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Molly Balcom Raleigh, FEED/FEED

Main Street

FEED/FEED

“Creativity arises out of the tension between spontaneity and limitations, the latter (like the river banks) forcing the spontaneity into the various forms which are essential to the work of art or poem.” —Rollo May

“Only in fetters is liberty. Without its banks, Can a river be?” —Louis Ginsberg

The intimate rules and rituals that guide our lives are nowhere else as visible, and nowhere more often practiced, as when we eat with other people. These rules are the banks through which the rivers of our identities flow. The group of people with whom we regularly share these rules, with whom we eat our meals, is called our commensal group, and it can be made up of our families and friends, our roommates and coworkers. Over the course of our lives, our commensal groups expand and contract, can remain constant or can change radically.

The rituals we practice with our commensal groups are the deep performances of our home cultures. When we eat together, our home cultures are in conversation with each other. We’re talking to each other about where we are coming from, and sharing intimacy.

At Northern Spark 2012, you are invited to dine at a table that straddles the Mississippi River, exaggerating the distance we must close when we try to understand our companions, and making visible the deep communication we perform through eating.

Our table symbolically unites two cities: Minneapolis and St Paul. Through a real-time video stream, we’ll connect festival-goers in Minneapolis to a group of neighbors gathered in a private home on the West Side of St Paul. Life-sized video projection and sound streaming between these two sites will create a half-real, half-virtual group of dining companions at one round table. By gathering around our “commensal portal,”  FEED/FEED invites participants to think about these questions: Who is your commensal group? How do you practice your home culture? Where are you from?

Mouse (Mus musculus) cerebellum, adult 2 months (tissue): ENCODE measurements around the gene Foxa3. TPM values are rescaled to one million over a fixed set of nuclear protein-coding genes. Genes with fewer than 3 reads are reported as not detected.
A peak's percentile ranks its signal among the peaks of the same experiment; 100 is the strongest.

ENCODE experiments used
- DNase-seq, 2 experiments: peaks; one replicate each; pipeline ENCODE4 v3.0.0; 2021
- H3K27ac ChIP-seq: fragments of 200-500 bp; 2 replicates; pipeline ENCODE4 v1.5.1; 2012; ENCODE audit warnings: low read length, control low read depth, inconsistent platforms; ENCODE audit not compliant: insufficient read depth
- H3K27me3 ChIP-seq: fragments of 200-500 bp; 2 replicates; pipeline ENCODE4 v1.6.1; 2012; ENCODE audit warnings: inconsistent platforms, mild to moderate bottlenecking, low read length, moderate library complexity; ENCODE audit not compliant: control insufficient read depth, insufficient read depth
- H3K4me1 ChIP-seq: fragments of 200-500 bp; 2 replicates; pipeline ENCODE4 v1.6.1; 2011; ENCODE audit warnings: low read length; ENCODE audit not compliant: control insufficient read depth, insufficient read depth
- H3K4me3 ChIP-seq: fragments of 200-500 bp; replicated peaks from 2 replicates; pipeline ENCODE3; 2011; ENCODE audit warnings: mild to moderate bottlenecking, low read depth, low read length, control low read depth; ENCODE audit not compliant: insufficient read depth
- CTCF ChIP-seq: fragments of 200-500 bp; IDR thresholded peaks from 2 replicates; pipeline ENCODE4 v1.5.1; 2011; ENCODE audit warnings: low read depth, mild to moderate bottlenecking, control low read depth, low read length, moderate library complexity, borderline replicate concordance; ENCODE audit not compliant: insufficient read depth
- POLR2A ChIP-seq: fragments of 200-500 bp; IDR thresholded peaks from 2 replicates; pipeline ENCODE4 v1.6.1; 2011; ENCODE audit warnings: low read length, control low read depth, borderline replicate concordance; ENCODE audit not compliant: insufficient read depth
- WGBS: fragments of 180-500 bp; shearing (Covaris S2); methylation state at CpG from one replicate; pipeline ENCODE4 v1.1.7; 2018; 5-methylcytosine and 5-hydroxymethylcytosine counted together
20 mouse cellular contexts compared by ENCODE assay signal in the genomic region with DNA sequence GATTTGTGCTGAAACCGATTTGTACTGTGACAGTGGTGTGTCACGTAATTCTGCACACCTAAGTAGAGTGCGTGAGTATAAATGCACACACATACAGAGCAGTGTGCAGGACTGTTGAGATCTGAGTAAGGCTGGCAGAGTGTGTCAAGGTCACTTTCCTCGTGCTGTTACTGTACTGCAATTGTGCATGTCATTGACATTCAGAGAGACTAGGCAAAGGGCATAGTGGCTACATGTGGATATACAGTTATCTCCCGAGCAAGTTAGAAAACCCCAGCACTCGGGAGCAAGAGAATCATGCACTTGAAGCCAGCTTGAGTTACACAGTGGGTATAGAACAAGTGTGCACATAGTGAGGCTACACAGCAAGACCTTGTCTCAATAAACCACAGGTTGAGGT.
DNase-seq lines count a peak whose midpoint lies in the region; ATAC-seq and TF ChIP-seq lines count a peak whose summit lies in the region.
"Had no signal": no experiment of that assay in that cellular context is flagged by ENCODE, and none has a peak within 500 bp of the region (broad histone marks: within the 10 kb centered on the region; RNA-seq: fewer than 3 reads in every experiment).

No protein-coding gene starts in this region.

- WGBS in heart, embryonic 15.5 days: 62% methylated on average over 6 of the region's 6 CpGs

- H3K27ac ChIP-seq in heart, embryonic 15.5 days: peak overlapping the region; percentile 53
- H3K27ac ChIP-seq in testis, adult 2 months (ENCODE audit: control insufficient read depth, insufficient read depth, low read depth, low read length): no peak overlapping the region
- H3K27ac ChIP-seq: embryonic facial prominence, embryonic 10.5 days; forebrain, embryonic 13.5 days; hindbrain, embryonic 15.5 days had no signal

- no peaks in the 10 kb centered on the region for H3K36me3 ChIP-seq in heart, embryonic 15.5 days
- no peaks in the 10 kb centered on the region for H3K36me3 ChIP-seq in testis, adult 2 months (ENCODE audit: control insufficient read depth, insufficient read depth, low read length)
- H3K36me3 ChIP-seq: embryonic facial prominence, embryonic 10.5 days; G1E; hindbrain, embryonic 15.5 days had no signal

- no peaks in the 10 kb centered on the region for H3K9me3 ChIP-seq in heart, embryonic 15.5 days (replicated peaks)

Forecast Public Art believes that public art brings people together by introducing art into everyday acts (walking through the neighborhood, riding the lightrail, resting on a bench). We’re bringing this project to Northern Spark in celebration of the new issue of Public Art Review, titled “Food for Thought” and covering recent developments at the intersections of public art and food. We invite you to take a seat at the table and think about the connections we make when we eat together, when we bring art into the public sphere, and when we collapse the physical and metaphysical distances across the table and reveal ourselves to ourselves.

FEED/FEED is made possible by the following artists, organizations and partners

Project design by Molly Balcom Raleigh
Produced by Forecast Public Art in celebration of the upcoming issue of Public Art Review 
Audio/Visual consulting and installation: Brady Clark
Table design and construction by Jonathan at Gomez Whitney
Chowgirls Killer Catering
NE Farmer’s Market